Mayor Bob McDavid told reporters Monday the city needs to hire 35 additional police officers to regain control over the crime rate.
McDavid said it would cost $3.5 million to hire and train that many police officers, money he said the city currently doesn't have. He said the city would be able to afford the additional manpower if it raised its property tax by 20 cents, a proposal he said he would like to put before residents as early as this November if possible.
He said Columbia currently has 1.45 police officers per 1,000 residents, down from 1.59 officers in 2002 and well below the national average of 2.2 officers per 1,000 residents. McDavid said sales taxes are too volatile to trust with bringing in additional revenue and the city can not pay for that many officers solely by cutting other programs.
During Monday's hourlong press conference, McDavid said the city's per capita crime rate is lower than it was in the 1990s. He noted the city had nine murders in 1994, when the population was significantly smaller. Nevertheless, the mayor displayed statistics showing an increase in gun violence in the city every year since 2009, with an average of one shots-fired incident every six days over the last three years.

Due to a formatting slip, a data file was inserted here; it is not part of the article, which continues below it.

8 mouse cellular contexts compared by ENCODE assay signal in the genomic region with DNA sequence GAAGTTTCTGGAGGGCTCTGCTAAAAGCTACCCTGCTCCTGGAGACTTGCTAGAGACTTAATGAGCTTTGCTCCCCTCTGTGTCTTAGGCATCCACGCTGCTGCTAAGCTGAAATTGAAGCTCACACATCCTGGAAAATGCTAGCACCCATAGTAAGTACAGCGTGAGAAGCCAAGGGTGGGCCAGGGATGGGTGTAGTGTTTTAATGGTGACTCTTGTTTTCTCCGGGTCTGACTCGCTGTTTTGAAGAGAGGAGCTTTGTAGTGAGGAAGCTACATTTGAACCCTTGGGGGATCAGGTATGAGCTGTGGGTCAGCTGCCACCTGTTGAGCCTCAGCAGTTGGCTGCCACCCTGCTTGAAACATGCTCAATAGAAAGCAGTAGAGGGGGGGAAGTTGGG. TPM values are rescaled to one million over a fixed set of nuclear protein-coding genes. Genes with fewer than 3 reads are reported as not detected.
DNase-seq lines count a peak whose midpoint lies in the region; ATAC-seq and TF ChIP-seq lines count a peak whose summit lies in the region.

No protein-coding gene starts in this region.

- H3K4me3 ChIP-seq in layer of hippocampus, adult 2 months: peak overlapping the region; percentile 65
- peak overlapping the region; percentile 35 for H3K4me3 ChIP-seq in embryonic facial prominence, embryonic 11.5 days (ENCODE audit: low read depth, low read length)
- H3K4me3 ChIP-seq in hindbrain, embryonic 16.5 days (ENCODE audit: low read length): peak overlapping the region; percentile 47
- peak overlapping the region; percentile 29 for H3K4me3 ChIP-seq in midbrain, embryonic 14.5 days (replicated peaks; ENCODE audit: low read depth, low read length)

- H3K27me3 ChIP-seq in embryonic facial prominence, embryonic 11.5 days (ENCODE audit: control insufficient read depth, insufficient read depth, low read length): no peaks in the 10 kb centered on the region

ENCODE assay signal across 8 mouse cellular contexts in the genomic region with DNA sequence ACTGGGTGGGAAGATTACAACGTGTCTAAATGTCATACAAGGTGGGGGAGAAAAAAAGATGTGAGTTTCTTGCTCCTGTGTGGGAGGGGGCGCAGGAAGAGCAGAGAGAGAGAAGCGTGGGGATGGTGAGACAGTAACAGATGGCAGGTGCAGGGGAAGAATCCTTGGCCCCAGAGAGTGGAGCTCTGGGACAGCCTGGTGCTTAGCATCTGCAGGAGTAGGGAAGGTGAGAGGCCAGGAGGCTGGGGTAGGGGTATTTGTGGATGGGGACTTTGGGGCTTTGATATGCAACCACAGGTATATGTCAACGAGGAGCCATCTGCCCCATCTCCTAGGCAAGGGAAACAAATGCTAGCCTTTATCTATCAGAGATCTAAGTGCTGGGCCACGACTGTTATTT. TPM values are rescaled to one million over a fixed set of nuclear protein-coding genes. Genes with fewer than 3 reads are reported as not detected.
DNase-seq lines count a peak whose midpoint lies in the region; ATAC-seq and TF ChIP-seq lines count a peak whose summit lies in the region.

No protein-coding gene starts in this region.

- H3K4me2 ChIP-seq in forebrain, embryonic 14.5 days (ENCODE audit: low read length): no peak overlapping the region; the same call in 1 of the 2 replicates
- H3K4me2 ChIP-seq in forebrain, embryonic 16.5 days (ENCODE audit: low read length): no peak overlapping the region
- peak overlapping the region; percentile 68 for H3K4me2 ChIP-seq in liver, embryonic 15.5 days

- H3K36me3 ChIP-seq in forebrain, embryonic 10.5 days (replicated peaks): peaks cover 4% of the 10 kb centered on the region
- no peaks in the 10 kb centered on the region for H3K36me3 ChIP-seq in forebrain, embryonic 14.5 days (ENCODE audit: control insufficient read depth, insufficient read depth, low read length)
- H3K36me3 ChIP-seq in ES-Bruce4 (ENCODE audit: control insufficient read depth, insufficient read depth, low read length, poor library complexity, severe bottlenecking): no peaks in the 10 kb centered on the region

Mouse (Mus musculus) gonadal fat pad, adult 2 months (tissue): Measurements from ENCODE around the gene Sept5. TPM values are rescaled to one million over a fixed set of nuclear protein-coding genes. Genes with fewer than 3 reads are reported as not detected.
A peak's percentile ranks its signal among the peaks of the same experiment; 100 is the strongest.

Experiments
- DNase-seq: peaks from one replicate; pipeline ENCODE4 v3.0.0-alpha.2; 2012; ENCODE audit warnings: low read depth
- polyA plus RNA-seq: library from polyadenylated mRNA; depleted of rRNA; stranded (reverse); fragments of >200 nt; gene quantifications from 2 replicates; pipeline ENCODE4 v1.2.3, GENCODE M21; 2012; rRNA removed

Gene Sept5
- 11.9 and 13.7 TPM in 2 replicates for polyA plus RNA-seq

"We are becoming an armed society," he said, blaming today's culture for glorifying violence.
In addition to hiring more police, McDavid named a youth antiviolence task force contingent upon a city council vote Monday night. Council members Laura Nauser and Mike Trapp would co-chair the task force, which would include community leaders from MFA CEO Jerry Taylor to Youth Empowerment Zone Executive Director Lorenzo Lawson to Pam Hardin, 1st Vice President of Columbia's NAACP chapter.
He said the group would be given a "wide berth" in deciding which issues to investigate. McDavid stressed the importance of including input from Columbia's black community in the task force. He said he hopes to have get a comprehensive report from the group in 15 months.
Cynthia Blueitt, a Columbia resident who attended Monday's press conference as well as Saturday's protest over the police department's handling of the Brandon Coleman shooting, told KRCG 13 she was encouraged by the makeup of the task force but felt McDavid was "very short-sighted" in blaming popular culture for violence in the streets. She said the fight against crime starts at home.
"We need to start teaching our children from a young age not to look to the streets for a sense of guidance and family," she said.
Blueitt and Columbia resident Mike Jackson said they felt the mayor's property tax proposal was one Columbia residents could afford. Jackson said hiring additional police officers would be the most effective way for the city to reduce crime.